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Butter Making - Articles Surfing
Butter acts as a balance wheel of dairy industry. Whenever surplus milk is produced, it is usually converted in to butter. During the periods of scarcity, the milk meant for butter production would be used for production of other essential items. References to the butter found a place in the Old Testament.
Butter may be defined as a fat concentrate, obtained by churning cream, gathering the fat into compact mass and then working it.
According to the PFA rules (1976), table or creamery butter is the product obtained from cow or buffalo milk or a combination there of, or from cream or curd from cow or buffalo milk or a combination thereof with or without the addition of common salt and annatto or carotene as colouring matter. It should be free from other animal fats, wax, and mineral oils, vegetable oils and fats. No preservatives except common salt and no colouring matter except annatto and carotene may be added.
Butter must contain not less than 80 % by weight of milk fat, not more than 1.5 % by weight of curd, and not more than 3% by weight of common salt. Diacetyl may be added as a flavouring agent but if so used the total diacetyl content must not exceed 4 ppm. Calcium hydroxide, sodium carbonate, sodium polyphosphate may be added, but must not exceed the weight of butter as whole by more than 0.2 %. These are the standards prescribed for butter as per the PFA rules. It is very rich in fat and fat soluble vitamins A, D, E and K.
DETAILS OF MANUFACTURE OF BUTTER
In order to prepare butter, the raw material cream is essential. It is unloaded from the cans, graded, sampled, weighed and tested for its quality. If sour cream is used as source of raw material, it has to be necessarily neutralized using a suitable alkali such as lime (calcium hydroxide and magnesium hydroxide) and soda (caustic soda, sodium carbonate, sodium bicarbonate and sodium sesquicarbonate). Pasteurization of cream is done by either holder method (LTLT) in which the cream is usually heated to 71'C for 20 min and then promptly cooled or HTST method of pasteurization may be done at 95 - 100'C for 15 sec.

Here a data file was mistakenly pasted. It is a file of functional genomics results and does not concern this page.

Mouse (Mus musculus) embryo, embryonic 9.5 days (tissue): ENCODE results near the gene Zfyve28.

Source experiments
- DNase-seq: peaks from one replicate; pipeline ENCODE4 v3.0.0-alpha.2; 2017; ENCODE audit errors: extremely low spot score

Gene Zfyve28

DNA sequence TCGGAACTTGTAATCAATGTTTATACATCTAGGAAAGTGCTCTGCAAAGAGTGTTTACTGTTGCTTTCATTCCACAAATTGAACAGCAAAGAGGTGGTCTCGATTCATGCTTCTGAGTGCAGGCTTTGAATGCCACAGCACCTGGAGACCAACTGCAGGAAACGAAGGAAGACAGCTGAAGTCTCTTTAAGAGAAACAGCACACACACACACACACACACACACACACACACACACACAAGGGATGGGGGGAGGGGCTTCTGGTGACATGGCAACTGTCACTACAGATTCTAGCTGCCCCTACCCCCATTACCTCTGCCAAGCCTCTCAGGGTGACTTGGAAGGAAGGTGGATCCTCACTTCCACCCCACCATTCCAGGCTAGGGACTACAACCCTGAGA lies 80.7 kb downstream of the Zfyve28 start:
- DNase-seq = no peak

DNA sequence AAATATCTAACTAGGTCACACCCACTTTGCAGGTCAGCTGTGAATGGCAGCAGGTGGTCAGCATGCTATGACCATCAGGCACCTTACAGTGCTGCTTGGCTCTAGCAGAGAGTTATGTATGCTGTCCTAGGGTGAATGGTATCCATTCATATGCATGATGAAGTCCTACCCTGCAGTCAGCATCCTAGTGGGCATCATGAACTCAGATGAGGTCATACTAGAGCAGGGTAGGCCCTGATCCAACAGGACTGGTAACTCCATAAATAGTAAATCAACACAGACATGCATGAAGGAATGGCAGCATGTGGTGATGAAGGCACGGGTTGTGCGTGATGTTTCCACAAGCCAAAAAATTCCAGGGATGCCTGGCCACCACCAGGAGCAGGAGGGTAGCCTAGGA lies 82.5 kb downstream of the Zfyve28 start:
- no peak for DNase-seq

Cream ripening is done to achieve a butter with a pleasing flavour and aroma uniformly from day to day and to obtain an exhaustive churning, i.e., a low fat loss in buttermilk. Ripening is done at a temperature of 20-22'C for 16 hours using lactic cultures such as Lactococcus lactis subsp. lactis and Lactococcus lactis subsp. cremoris together with aroma (diacetyl) producers such as Lacotcoccus lactis subsp. lactis biovar diacetylactis, Leuconostoc mesenteroides subsp. dextranicum and / or L. citrovorum, in correct proportions.
Sometimes, synthetic flavours or starter distillate are mixed with sweet cream butter during the working process to impart the characteristic flavour to the ripened cream butter or to the finished product. One way of improving flavour is to increase the citric acid content of cream or milk before fermentation begins.
Churning of cream consists of agitation at suitable temperatures until the fat globules adhere, forming larger and larger masses and until a relatively complete separation of fat and serum occurs. The fat exists in the form of emulsion i.e. in a continuous phase. This emulsion is fairly stable. As long as it remains intact, there is no formation of butter. After the completion of churning, the fat globules will coalesce in to a compact mass.
After draining the buttermilk, the compact mass is washed with potable cool water. Then salt is added in the form of fine powder or in the form of concentrated salt solution at the rate of 2.0 - 2.5% of butter fat. Then butter granules are worked by kneading. Kneading helps to completely dissolve, uniformly distribute, properly incorporate the salt. It also aids in expulsion of buttermilk and to control the moisture content of the product.
The storage temperature of the product ranges from -23 to -29'C. There is invariably some flavour deterioration of the product during commercial cold storage; thus a fishy off flavour develops in salted acid butter when stored for a prolonged period.
Uses of butter
It can be used for direct consumption, in the preparation of sauces, as a cooking medium, in the baking and confectionery industries and in the manufacture of ice cream. It is also used in the manufacture of butteroil and ghee and in the production of reconstituted milk.
Copyright © 1995 - Photius Coutsoukis (All Rights Reserved).
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